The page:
Damien's Destiny

Damien's Destiny by Jean Hart Stewart

Book: Damien's Destiny by Jean Hart Stewart Read Free Book Online
Authors: Jean Hart Stewart
having your friend taken to the very border of Mashonaland but then we could not make Lobengula bring him further. Our Portuguese hosts are being quite helpful. But Lobengula demands a ransom, I fear, in order to let your friend cross the boundary.”
    Jason nodded. “Lord Sinclair expected that and I’ve come prepared. What I need are a few men to help me secure the Duke of Essingdon’s son and transfer him to Lord Sinclair’s yacht. I have no idea of how mobile our friend will be after so long a time in Lobengula’s hands.”
    Captain Reeves looked solemn. “I think he’ll not be in good shape, sir. Lobengula’s men are not known for treating a hostage with kindness. Would four men be of help? Plus myself, of course.”
    Jason smiled his first genuine smile in the long days since he’d left England.
    “Immeasurably. Thank you. And I’d like to leave right away. With this small a ship I can’t really take many of the crew without jeopardizing its safety so I’m very grateful for the addition of your men. If you’d send them to the dock I’ll wire Lord Sinclair and then be ready to leave. I assume your men know the way better than I do?”
    “Yes sir, as I do and I’ll be with them. You can leave your crew on the ship so they’ll be ready to sail as soon as we return with your friend.”
    A blessing Jason hadn’t expected. He sometimes forgot the power Damien exercised. He really shouldn’t. Damien was a commanding man in many ways.
    “I’ll fetch my men and come back. We should use horses as they are the faster method. I assume you ride, sir?”
    “Of course,” Jason answered with a smile. “Like most British country gentlemen.”
    Captain Reeves grinned. “We’ll not be long, sir.”
    He saluted smartly, rode away and true to his word returned within the half hour with four mounted men and two extra horses.
    “In case your friend isn’t up to riding, sir, we’ve brought a litter as well.”
    With that dire reminder the little party set out.
    * * * * *
    Jason found himself not only unexpectedly saddle sore but increasingly apprehensive as the small group neared the border between Mashonaland and Mozambique. Rhodes’ control over Mashonaland was not complete but the small party experienced no difficulty even as they approached the border. Portuguese guards had apparently been instructed to let them through and they had no trouble as they crossed from Beira to a slight pass in the mountainous border. There they were stopped by armed Africans, strong black men whose powerful build left no doubt of their ability to repel any challenge.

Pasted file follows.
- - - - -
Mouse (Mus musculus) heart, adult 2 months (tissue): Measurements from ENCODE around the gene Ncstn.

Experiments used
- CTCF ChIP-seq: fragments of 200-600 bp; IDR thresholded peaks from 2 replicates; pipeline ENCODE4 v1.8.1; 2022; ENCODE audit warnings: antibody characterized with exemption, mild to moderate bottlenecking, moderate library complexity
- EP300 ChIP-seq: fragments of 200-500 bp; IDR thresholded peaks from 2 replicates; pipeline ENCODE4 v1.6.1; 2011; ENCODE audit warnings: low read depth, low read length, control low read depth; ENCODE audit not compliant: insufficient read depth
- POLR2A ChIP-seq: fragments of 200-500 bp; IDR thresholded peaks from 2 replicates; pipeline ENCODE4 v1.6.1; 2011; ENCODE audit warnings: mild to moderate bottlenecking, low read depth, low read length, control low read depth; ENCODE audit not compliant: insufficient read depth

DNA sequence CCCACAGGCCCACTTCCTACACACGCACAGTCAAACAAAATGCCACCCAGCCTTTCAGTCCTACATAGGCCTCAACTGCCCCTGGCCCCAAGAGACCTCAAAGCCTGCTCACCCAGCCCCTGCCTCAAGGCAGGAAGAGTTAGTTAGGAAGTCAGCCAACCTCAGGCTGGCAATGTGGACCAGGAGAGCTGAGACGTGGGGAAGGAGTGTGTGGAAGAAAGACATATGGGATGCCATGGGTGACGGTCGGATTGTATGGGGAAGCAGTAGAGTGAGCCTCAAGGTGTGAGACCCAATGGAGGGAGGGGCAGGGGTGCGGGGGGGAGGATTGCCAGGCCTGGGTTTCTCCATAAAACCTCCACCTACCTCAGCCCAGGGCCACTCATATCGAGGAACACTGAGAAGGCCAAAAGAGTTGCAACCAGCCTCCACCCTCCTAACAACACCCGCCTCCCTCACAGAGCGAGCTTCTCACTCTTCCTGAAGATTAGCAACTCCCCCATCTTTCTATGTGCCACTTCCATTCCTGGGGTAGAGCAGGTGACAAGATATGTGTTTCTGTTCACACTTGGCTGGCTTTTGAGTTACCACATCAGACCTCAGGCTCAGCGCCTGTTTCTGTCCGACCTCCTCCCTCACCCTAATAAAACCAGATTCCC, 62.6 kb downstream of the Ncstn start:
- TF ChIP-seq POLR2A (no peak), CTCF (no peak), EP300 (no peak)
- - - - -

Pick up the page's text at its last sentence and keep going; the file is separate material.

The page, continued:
As the evident leader of the group stepped forward, so did Jason.
    “You are here for what reason, white man?”
    Jason stood still. There seemed no use wasting pleasantries with this formidable group.
    “I am here to collect my good friend, Marquis Chittenden. I believe you have him in your custody?”
    The impressive man so evidently a leader merely looked stoically at the small white group before him.
    “His title means nothing to me. But I assume he is then valuable to you. As he is to us. Are you prepared to pay for his release?”
    Jason could only admire his opponent’s magnificent physique and bearing, as well as his command of the English language. Not at all what he’d expected. A fleeting thought he might understand why Rafe had tried, even though unsuccessfully, to aid this lost cause tempered his response. There was more here in the politics of South Africa than Jason could grasp. In fact, he’d made little effort up ’til now to understand. Inner workings of the opposing forces just hadn’t interested him much, nor did he think many of his countrymen cared. Most were content with the fact Britannia was amassing gold, diamonds and land.
    Jason grimaced. He’d never be so short-sighted again.
    He faced the tall African squarely.
    “Yes, we are prepared to pay. Not sight unseen, however. When you deliver the Marquis to us we will pay the

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